Senate Seeks Ways to Take Income Out of Graduation Rate EquationAugust 5, 2015 |
A Senate committee looked at how colleges and universities might improve student success at a hearing on Wednesday. The simplest metric of student success are graduation rates. Senators and hearing witnesses said that too many students drop out of college or take too long to graduate.
There are a host of reasons for why students fail to graduate. Those that graduate tend to be enrolled full time or make steady progress toward a degree, underscoring yet again the importance of the year-round Pell Grant, which allows students to continue their studies in the summer. Students who cannot attend full time, due to work or family obligations, therefore have less of a chance of graduating.
College graduation rates are also often dependent on family income. Studies show that the wealthier a student is, the better he or she tends to do.
“While college completion rates for students from more affluent backgrounds have increased over the last 40 years, the same is not true for students from low-income backgrounds,” said Sen. Patty Murray, D-Wash. “Just 9 percent of people from the lowest income bracket graduated with a college degree by the time they reached 24. That’s only up 6 percent from [the] 1970s.”
Murray said that there were a number of larger structural reforms that would improve student graduation rates, such as better preparation in K-12, or increasing financial aid opportunities so students could focus on their studies as opposed to working to pay their bills. Colleges and universities also need better federal data so they know what programs work.
“It’s hard to believe that higher education data ignores part-time students, transfer students, adults who return to school, students in remedial education and Pell Grant recipients,” Murray said. Last year, Congress requested a report from the Department of Education on enrollment and graduation data for Pell Grant recipients during the 2012-13 academic year, but that data will not be available until 2019.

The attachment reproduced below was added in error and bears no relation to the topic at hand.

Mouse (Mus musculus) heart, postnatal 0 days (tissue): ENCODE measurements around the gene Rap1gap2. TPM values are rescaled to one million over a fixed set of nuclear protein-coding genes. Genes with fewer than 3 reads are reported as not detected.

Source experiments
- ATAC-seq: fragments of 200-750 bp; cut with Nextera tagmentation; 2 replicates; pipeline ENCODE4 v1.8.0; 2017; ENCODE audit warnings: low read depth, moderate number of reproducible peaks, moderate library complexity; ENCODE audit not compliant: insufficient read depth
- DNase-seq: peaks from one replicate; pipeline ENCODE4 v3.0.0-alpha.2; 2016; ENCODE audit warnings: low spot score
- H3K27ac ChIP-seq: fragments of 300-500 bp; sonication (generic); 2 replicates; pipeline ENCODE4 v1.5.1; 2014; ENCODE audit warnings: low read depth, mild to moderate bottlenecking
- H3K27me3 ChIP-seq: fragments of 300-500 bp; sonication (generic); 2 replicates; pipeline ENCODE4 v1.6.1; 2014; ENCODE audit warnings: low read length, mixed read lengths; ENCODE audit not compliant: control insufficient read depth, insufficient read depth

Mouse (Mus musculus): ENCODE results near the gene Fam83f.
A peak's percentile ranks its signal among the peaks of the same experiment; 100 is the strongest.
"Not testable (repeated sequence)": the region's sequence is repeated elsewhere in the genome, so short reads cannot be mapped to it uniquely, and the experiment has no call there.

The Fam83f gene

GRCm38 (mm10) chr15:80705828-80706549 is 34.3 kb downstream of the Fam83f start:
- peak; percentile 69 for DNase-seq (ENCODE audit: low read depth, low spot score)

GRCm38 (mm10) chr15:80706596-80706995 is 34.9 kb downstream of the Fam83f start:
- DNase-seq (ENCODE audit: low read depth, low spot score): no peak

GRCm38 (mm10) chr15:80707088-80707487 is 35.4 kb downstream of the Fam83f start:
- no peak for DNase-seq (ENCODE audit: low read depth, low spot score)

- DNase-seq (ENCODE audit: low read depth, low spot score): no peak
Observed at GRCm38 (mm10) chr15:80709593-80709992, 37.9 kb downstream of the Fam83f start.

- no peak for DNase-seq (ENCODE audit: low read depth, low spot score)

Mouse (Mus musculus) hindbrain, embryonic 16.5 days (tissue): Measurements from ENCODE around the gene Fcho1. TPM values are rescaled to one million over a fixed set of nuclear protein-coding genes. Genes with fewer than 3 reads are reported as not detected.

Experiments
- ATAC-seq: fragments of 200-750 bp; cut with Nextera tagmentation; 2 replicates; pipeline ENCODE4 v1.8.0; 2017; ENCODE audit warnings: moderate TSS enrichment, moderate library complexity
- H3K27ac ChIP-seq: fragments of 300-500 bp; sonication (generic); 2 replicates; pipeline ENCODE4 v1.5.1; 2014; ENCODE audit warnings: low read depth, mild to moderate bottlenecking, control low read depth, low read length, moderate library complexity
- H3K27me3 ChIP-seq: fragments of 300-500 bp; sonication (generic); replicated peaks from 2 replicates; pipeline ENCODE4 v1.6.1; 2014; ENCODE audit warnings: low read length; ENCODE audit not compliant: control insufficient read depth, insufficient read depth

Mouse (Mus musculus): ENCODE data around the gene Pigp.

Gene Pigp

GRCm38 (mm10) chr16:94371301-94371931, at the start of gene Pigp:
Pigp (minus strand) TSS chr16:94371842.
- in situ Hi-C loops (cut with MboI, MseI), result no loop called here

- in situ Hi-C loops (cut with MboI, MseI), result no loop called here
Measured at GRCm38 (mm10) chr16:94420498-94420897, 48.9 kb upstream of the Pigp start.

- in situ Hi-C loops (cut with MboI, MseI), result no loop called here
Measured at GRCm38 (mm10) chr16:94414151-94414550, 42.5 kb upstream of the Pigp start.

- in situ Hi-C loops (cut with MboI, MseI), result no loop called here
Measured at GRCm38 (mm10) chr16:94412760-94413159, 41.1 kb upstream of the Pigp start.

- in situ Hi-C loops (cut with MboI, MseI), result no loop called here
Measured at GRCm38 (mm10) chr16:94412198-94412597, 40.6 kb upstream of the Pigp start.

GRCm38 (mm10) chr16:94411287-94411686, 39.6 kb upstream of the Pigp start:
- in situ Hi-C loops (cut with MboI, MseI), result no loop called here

Students who need remedial education are also less likely to graduate than their peers who start out in full-credit classes. Sen. Lamar Alexander, R-Tenn., called it a “bridge to nowhere,” but noted that there are some institutions that are actively working to reform it.
At Tennessee’s Austin Peay State University, half of the enrolled students need some form of remedial education, Alexander said. Instead of taking remedial-only classes, students start out in full-credit classes that are linked to remedial workshops. That way, they make progress toward their degree while catching up.
“Before using this approach, only 10 percent of their remedial math students ever completed a college-level math class — now 70 percent do. Those students could never get their degree without passing that college-level math,” Alexander said.
Programs that link full-credit and remedial classes tend to be successful, said Stan Jones, president of Complete College America. Jones said that Tennessee is set to implement a remedial education program inspired by the Austin Peay program statewide this fall. “Georgia has a different model that they’re doing statewide starting this fall, as is West Virginia,” he said.
Georgia State University is tackling graduation success. A decade ago, their overall graduation rate stood at 32 percent overall. Timothy Renick, GSU vice provost, said that 1,000 students were dropping out each semester because they could not pay their full bill for tuition and fees. Sometimes they fell short by a matter of a few hundred dollars. So the university started a program to give out one-time microloans to students with proven academic aptitude. The university also overhauled its academic advising system.
As a result of all these changes, Renick said, “Georgia State University now graduates 1,700 more students annually than it did just five years ago and confers more bachelor’s degrees to African-Americans than any nonprofit college or university in the nation.”
The question is how to incentivize more schools to make similar reforms. As Dr. Lashawn Richburg-Hayes noted, there is no one-size-fits-all option. “It’s unlikely that any one of the programs that we talked about today that are evidence-based strategies will be applicable to all institutions and to all students,” she said.
Renick said that, as it stands now, some schools are actually incentivized to not focus their efforts on low-income or high-risk students, in part due to rankings systems such as US News and World Report, which ranks schools based on the academic competitiveness of its students.
“One of the ironies of this whole progress that Georgia State has made over the last decade with our graduation rates going up 22 percentage points is [that] we’ve actually gone down in the US News and World Reports rankings in this time period, because we’re educating more students at a lower cost and our SAT scores have actually declined some because we are opening our doors to students who previously were not succeeding at Georgia State,” Renick said.
Staff writer Catherine Morris can be reached at firstname.lastname@example.org.